Contents‎ > ‎CHAPTERS‎ > ‎CHAPTER XVII‎ > ‎

1141. Primary suffixes are added also to roots

The primary suffixes are added also to roots as compounded with the verbal prefixes.

a. Whatever, namely, may have been originally and strictly the mode of production of the derivatives with prefixes, it is throughout the recorded life of the language as if the root and its prefix or prefixes constituted a unity, from which a derivative is formed in the same manner as from the simple root, with that modification of the radical meaning which appears also in the proper verbal forms as compounded with the same prefixes.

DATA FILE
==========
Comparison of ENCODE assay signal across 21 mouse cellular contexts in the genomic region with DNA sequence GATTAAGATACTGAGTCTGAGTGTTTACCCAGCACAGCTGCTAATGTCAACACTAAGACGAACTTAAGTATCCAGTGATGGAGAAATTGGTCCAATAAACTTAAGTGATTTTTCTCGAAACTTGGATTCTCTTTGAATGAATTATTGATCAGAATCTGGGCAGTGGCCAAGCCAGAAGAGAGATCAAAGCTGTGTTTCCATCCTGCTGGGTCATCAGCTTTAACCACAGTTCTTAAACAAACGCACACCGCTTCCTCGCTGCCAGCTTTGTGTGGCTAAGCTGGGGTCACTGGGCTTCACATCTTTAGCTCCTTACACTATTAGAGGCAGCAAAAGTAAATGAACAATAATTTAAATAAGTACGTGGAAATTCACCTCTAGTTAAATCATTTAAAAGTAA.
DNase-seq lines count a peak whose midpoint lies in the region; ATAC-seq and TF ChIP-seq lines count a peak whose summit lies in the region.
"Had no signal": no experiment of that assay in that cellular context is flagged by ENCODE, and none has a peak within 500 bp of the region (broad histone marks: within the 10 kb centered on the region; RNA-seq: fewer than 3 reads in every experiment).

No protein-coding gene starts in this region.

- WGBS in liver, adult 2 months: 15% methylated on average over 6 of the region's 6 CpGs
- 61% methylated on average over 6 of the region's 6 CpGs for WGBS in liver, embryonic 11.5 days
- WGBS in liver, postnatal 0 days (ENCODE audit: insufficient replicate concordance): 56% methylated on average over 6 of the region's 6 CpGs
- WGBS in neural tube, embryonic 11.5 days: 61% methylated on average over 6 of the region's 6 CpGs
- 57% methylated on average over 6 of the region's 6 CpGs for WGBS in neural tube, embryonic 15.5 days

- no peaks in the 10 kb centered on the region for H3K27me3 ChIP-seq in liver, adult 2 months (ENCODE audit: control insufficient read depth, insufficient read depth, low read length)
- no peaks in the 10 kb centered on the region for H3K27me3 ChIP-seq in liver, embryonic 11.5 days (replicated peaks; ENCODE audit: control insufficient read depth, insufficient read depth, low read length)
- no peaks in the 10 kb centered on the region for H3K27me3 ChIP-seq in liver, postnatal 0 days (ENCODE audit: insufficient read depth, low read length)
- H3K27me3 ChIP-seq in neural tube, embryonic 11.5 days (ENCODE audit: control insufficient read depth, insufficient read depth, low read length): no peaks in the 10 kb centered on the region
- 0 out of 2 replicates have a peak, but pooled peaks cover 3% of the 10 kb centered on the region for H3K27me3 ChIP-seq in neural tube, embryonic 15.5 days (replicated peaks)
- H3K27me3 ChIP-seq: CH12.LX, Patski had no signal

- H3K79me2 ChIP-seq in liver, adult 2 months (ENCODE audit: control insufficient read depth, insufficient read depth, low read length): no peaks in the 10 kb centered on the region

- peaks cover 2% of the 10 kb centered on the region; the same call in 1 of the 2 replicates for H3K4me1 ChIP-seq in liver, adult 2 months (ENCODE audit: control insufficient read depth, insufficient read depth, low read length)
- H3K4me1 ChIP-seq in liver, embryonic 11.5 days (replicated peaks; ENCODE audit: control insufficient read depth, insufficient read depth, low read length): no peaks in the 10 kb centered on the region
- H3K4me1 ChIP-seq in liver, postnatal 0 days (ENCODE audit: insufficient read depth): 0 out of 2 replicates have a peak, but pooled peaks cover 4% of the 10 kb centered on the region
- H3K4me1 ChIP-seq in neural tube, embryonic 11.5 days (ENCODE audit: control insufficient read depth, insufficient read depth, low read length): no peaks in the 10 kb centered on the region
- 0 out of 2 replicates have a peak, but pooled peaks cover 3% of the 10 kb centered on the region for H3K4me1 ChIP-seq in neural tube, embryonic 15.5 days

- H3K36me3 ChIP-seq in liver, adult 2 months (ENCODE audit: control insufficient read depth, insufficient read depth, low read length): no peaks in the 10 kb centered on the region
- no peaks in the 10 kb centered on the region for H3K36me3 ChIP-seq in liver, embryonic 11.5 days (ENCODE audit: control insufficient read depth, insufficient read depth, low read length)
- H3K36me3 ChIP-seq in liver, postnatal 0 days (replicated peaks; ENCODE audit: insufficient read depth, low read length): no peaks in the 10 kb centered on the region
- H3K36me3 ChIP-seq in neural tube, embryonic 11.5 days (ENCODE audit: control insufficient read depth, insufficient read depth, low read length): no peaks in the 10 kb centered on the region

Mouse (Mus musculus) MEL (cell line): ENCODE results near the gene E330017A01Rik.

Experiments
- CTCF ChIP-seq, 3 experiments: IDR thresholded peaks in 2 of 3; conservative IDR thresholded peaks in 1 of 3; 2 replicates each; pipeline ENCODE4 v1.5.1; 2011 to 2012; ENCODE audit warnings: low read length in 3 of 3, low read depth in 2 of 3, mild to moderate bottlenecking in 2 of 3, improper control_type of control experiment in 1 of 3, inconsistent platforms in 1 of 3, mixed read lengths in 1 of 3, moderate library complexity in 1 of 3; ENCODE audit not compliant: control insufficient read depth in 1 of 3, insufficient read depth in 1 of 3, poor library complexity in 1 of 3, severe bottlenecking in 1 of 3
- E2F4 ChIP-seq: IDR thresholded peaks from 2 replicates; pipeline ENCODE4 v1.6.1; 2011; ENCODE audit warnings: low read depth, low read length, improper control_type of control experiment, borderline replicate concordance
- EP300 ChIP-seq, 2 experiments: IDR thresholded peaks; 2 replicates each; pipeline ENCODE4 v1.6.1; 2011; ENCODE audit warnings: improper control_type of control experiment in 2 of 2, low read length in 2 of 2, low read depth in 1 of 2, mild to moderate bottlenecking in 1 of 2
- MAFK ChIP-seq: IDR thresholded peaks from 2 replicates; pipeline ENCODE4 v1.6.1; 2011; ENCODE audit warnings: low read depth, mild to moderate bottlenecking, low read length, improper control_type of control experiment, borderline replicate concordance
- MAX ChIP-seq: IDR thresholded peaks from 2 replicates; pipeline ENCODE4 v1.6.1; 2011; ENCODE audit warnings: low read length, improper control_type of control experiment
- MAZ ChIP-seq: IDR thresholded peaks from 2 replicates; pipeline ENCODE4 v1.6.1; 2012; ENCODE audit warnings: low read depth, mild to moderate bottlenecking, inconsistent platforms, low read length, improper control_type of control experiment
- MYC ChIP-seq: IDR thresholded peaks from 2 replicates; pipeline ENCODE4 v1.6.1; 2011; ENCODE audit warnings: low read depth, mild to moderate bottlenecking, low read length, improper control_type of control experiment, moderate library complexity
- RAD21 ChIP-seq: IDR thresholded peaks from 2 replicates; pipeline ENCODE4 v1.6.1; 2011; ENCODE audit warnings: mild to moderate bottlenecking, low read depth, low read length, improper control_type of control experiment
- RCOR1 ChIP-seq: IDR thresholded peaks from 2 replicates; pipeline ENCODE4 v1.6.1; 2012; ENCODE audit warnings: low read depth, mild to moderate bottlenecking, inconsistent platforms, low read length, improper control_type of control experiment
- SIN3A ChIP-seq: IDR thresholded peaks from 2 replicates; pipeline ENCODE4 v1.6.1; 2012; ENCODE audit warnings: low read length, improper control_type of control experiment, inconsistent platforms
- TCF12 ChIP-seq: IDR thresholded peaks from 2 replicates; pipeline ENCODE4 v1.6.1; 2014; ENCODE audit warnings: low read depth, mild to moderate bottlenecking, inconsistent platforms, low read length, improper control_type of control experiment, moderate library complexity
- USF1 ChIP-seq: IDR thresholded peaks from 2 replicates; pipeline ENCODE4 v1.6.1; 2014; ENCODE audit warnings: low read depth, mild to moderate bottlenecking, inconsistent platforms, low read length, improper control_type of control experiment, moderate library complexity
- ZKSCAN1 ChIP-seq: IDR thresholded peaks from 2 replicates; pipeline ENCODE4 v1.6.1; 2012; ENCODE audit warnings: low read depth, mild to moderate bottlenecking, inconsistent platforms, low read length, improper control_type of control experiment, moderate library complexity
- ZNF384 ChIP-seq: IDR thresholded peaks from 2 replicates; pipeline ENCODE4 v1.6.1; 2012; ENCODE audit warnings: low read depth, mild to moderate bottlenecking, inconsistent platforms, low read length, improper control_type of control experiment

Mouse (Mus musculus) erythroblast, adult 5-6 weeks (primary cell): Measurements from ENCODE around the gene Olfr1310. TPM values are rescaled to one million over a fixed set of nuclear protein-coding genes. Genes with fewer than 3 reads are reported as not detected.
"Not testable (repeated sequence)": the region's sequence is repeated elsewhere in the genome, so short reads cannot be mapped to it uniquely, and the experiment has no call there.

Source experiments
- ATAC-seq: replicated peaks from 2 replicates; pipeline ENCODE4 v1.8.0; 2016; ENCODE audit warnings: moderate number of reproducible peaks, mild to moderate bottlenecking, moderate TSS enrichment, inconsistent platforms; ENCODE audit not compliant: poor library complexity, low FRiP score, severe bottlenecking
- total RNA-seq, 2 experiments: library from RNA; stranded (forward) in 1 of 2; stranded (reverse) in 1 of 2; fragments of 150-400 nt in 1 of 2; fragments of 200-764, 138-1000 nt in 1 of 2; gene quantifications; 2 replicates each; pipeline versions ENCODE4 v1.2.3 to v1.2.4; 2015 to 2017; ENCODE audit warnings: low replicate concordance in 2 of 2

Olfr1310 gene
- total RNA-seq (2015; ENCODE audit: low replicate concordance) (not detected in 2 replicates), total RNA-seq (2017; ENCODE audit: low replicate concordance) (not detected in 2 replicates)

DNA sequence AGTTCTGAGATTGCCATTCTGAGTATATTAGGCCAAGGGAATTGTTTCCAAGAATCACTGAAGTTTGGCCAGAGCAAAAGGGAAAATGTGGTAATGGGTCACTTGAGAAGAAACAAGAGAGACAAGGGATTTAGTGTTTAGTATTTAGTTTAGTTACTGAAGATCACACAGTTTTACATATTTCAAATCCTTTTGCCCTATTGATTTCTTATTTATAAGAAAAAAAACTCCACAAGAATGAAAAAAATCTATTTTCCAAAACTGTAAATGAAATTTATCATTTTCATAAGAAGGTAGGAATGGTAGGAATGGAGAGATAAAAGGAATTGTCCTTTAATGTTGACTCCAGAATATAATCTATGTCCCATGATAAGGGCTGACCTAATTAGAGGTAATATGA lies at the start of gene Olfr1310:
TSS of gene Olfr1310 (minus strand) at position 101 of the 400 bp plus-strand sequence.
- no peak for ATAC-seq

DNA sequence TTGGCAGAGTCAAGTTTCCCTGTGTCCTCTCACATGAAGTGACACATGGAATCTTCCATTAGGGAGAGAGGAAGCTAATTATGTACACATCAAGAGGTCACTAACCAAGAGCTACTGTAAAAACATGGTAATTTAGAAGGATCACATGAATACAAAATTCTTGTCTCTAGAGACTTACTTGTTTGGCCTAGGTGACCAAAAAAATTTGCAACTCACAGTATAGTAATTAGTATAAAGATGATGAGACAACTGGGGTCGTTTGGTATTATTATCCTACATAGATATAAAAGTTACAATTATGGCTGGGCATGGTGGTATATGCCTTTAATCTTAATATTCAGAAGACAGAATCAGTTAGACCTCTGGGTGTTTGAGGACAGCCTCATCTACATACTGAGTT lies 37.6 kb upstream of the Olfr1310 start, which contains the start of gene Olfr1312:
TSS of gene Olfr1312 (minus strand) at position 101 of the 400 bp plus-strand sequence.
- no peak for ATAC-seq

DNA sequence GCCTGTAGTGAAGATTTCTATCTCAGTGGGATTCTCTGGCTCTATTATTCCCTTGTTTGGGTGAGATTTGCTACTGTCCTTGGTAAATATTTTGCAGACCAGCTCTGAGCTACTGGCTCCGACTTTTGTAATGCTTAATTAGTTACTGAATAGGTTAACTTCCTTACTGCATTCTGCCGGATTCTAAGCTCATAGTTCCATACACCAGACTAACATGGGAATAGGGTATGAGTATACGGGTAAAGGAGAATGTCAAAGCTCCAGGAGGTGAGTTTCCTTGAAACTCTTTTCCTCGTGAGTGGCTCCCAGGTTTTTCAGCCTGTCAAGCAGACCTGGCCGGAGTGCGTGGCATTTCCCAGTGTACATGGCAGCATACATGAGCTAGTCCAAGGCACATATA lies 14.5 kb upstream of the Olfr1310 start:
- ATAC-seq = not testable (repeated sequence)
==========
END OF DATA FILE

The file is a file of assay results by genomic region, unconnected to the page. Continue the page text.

b. Not derivatives of every kind are thus made; but, in the main, those classes which have most of the verbal force, or which are most akin in value with infinitives and participles.

c. The occurrence of such derivatives with prefixes, and their accent, will be noted under each suffix below. They are chiefly (in nearly the order of their comparative frequency), besides root-stems, those in a, in ana, in ti, in tar and tra, and in in, ya, van and man, i and u, as, and a few others.